In the polystylists’ attempt to construct a new harmony from confusion, chaos, and the heterogeneity of objects, it is easy to discern a link with both the metarealists and the conceptualists.  This link consists in the conceptual usage of clichés of mass-consciousness and the simultaneous appeal to all the geological strata of culture.  The thinking of a metametaphorist poet could be represented in the form of a winding spiral, compressing and condensing space and time into the text. The poetic work of a polystylist could also be represented as a spiral, but one that is unwinding, seizing all new shades of thought with each spire, and expanding into the entire universe.

            The complex geography of the new poetic wave is not fully subsumed under the three headings outlined above.  Polystylistic methods, absurdist moves, and the thickness of metametaphors are also found in the work of other "new wave" authors, such as Aleksandr Eremenko, Sergei Gandlevsky, Yury Arabov, Viktor Korkiya, and in my own work. While these authors attach themselves in varying degrees to the above-mentioned currents, they each follow their own course. 

            What is the situation today?  Gone are the first readings of the Poetry Club in overflowing halls with the distinct smack of forbidden fruit, scandal, persecution, and rigid police cordons.  Harsh criticism, direct accusations and attacks appeared in the official press, but they only further aroused interest.  Sensational group publications of the poets in the Poetry Club came out in newspapers with circulation in the millions, and sacks full of enthusiastic and disturbed letters arrived in response.

            Passions gradually eased, serious and extensive publications of the "new wave" poets appeared, and in various countries the first books came out.  Literary critics have moved from evaluative articles to interpretation of the phenomenon called "new literature.”

            In this environment the new literary wave in Russia found itself once more in a unique situation, as it suddenly encountered competition from all of world literature. Following the recent abolition of censorship, Russian readers are for the first time reading such authors as Solzhenitsyn and Brodsky, Pasternak and Borges, Orwell and Joyce, and they are reading them concurrently with "new wave" writers, on the pages of the same journals and collections.

            Today, by a stroke of fate, everything has overlapped.  As my generation bids farewell to youth, no single path has emerged; rather, each writer has found his own.  We have also parted with context.  Alas, my generation is not the first free generation, as it seemed to us, but rather the last generation of Soviet poetry, closing the tragic and farcical circle.  The realities of Soviet society will fade and grow shabby, those things with which, through denial, annoyance, or the refusal to participate, we were linked, as it turns out, quite strongly...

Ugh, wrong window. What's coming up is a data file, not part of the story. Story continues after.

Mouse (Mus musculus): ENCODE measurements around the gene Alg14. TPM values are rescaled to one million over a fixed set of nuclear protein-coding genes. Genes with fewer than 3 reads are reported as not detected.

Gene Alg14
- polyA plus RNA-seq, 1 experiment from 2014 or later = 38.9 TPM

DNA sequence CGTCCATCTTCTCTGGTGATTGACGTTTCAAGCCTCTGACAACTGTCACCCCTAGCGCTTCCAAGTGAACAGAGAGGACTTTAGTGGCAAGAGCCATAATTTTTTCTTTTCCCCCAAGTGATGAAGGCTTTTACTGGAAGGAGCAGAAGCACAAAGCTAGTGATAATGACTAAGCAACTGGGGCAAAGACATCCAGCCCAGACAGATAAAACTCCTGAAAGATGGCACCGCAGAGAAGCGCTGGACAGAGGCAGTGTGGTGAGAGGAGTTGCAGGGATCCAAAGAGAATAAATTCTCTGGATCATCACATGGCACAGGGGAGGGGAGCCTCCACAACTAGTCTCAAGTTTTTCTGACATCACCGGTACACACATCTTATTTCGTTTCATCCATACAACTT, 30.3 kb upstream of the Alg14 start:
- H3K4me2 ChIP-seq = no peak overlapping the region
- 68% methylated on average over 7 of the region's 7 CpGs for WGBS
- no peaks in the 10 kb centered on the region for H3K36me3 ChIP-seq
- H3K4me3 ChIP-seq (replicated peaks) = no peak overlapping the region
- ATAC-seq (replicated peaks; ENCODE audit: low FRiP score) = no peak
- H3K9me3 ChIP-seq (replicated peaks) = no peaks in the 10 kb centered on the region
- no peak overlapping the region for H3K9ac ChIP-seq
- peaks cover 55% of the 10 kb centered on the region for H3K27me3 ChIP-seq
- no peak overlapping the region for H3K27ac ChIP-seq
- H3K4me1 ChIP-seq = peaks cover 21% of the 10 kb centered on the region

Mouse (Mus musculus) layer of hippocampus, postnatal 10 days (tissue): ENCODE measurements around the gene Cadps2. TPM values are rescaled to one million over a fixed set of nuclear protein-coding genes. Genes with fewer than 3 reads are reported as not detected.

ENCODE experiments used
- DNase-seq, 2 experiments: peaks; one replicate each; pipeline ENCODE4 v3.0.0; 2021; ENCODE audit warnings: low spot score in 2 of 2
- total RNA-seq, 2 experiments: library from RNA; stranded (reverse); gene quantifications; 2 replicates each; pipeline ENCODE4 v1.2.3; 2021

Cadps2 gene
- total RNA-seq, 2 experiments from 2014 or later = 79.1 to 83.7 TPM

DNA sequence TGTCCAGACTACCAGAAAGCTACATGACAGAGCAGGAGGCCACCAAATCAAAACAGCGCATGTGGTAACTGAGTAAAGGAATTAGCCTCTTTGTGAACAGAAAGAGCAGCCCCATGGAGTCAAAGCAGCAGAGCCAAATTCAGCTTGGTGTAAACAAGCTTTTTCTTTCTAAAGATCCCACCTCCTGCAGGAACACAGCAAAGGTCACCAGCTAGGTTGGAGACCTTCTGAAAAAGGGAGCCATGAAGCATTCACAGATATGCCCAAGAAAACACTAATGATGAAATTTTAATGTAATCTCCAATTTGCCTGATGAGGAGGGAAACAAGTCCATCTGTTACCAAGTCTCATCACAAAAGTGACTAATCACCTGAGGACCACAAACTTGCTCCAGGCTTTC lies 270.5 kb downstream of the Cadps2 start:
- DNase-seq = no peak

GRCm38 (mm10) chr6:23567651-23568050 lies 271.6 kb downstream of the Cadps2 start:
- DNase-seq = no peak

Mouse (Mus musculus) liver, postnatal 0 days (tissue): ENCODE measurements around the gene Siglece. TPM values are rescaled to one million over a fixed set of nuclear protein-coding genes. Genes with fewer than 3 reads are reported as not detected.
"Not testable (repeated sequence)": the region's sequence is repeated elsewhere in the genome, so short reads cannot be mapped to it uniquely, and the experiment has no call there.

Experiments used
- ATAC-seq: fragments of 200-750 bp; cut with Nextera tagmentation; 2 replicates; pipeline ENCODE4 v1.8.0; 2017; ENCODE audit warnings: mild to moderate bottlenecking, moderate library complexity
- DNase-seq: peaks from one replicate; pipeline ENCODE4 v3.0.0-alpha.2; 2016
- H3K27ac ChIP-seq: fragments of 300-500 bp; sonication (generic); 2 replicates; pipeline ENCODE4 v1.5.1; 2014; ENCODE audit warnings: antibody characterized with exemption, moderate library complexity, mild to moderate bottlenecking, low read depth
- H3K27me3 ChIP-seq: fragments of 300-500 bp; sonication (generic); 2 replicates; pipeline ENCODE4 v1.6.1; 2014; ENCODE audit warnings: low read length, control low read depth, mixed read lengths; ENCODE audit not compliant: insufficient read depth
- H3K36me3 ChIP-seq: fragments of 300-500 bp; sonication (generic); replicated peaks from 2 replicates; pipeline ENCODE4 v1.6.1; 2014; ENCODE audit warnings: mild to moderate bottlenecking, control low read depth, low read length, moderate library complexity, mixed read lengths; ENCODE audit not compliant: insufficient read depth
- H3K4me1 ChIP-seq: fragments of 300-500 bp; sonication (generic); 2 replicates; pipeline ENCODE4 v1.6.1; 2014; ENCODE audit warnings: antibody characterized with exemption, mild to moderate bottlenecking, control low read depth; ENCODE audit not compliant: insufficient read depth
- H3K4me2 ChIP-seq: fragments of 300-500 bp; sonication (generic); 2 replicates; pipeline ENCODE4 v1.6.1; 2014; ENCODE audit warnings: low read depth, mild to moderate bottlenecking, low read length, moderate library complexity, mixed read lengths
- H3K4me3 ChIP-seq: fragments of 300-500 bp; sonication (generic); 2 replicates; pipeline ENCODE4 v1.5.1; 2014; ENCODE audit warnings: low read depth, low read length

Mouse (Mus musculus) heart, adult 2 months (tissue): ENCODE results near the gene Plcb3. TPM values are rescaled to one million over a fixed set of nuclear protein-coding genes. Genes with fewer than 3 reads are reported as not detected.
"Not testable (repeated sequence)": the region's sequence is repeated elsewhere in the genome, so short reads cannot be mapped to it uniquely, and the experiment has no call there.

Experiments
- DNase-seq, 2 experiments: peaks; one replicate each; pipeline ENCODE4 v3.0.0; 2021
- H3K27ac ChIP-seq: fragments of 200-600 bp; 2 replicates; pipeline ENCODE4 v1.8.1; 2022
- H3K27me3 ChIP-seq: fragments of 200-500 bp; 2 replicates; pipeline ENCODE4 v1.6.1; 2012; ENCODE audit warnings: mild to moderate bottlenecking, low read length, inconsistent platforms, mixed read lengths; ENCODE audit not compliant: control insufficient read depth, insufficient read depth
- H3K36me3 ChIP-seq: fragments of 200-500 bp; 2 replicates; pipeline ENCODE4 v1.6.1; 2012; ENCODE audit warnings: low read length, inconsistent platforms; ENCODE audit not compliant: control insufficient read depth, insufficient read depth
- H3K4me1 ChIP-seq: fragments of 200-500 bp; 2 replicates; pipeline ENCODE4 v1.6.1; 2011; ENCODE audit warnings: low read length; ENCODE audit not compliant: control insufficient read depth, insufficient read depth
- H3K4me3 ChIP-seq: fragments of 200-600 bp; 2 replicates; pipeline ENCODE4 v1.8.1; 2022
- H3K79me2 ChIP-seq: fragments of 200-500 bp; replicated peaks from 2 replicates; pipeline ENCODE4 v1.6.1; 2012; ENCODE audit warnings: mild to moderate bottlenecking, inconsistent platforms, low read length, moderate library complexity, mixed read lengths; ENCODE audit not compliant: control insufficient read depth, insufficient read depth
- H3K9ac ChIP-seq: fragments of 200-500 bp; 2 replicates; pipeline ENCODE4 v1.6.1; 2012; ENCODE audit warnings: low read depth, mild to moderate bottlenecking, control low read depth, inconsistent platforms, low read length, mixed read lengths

Prohibition and persecution no longer have any status.  The publications, appearances, and festivals of the "new wave" are an appreciable, constitutive force in the literary life of Russia.  The literary process in Russia is becoming normal.  But can the literary process really be normal ?

            Not only the "new wave,” but all of Russian poetry now seeks its place.  Accustomed for centuries to substitute itself for politics, religion, philosophy, journalism, shows and circuses, today the poetry of Russia yields to politicians, religious leaders, erotic competition, economic programs, and journalistic essays; it seeks, perhaps for the first time, to find its own territory, and to form its own reader, one elected and summoned, qualified and discriminating.

            Confusion can be felt in interviews, pronouncements, and texts.  The esthetics of the postmodern have been exhausted.  The ethics of unhappiness have likewise been exhausted.  The spirit of the times has changed with the epoch.

            During the putsch of August, 1991, the "new wave,” too, stood before the Russian "White House.”  There is, however, no adequate language to enable the new literature to describe those days, nor the events of the present moment.

            Stylistics and poetics are eroding. Everyone must be prepared to move ahead on his own, and this is fruitful.  Who now isn't occupied with this very task?

            Eremenko is organizing exhibitions of prison artifacts.  Shatunovsky is writing a novel, Parshchikov a quasi-scientific work about our youth.  Korkiya is writing political plays and trading in cement.  Arabov is writing scripts for poetic films, and I these notes, some articles and essays...  Still and all, where in the world has the space disappeared to?  The devil only knows.  But only excruciating individual effort will make it possible to find it again.


 1) This essay was written in December 1991.


Translated by Patrick Henry

Copyright © 2000 Talisman Publishers Inc. All rights reserved.